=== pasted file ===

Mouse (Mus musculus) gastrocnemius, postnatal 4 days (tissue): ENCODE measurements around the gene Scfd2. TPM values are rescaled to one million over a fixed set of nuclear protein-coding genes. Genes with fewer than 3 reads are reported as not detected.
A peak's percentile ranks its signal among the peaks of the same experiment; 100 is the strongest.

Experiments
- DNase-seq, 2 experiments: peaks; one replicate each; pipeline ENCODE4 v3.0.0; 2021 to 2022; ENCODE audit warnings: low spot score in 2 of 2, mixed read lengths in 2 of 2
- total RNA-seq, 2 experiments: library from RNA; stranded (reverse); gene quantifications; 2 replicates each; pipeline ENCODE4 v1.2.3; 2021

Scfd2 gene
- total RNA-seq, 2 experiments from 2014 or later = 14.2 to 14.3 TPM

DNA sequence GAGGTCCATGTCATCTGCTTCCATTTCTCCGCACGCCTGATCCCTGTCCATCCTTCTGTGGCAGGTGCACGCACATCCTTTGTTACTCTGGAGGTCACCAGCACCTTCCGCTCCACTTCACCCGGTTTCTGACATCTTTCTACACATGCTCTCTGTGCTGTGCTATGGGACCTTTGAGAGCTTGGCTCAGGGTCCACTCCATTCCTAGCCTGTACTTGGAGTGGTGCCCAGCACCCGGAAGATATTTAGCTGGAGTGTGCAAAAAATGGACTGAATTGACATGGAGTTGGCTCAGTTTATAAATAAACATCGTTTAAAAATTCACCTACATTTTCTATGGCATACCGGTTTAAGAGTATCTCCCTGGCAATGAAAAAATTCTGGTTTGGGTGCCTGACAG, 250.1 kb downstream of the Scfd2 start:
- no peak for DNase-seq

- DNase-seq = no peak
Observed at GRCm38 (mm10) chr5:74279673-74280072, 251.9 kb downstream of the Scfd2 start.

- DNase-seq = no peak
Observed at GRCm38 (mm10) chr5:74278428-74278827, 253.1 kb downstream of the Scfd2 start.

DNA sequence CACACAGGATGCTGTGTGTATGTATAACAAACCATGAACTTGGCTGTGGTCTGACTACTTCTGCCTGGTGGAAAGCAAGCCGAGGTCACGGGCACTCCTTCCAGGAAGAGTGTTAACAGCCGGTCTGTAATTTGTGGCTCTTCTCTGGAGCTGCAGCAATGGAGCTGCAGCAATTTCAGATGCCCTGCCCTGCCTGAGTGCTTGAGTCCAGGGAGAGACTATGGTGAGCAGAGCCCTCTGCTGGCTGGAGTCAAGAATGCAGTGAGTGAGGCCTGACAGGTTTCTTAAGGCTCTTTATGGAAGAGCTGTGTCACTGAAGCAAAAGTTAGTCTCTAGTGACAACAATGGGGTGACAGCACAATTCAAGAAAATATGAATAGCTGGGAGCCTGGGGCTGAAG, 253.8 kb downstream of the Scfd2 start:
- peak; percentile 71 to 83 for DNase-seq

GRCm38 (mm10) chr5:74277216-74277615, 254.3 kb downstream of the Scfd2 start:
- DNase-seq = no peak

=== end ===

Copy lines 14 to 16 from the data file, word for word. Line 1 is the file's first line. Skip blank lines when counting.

DNA sequence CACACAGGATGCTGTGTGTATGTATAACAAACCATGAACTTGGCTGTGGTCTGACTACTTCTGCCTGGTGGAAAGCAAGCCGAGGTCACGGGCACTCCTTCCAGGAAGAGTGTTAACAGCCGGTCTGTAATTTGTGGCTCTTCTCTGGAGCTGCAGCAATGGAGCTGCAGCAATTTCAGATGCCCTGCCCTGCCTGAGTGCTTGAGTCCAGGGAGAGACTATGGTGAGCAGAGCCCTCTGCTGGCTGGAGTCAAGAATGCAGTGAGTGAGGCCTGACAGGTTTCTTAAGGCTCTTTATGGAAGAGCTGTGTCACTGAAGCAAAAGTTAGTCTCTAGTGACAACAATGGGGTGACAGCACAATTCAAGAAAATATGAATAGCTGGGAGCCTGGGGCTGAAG, 253.8 kb downstream of the Scfd2 start:
- peak; percentile 71 to 83 for DNase-seq

GRCm38 (mm10) chr5:74277216-74277615, 254.3 kb downstream of the Scfd2 start: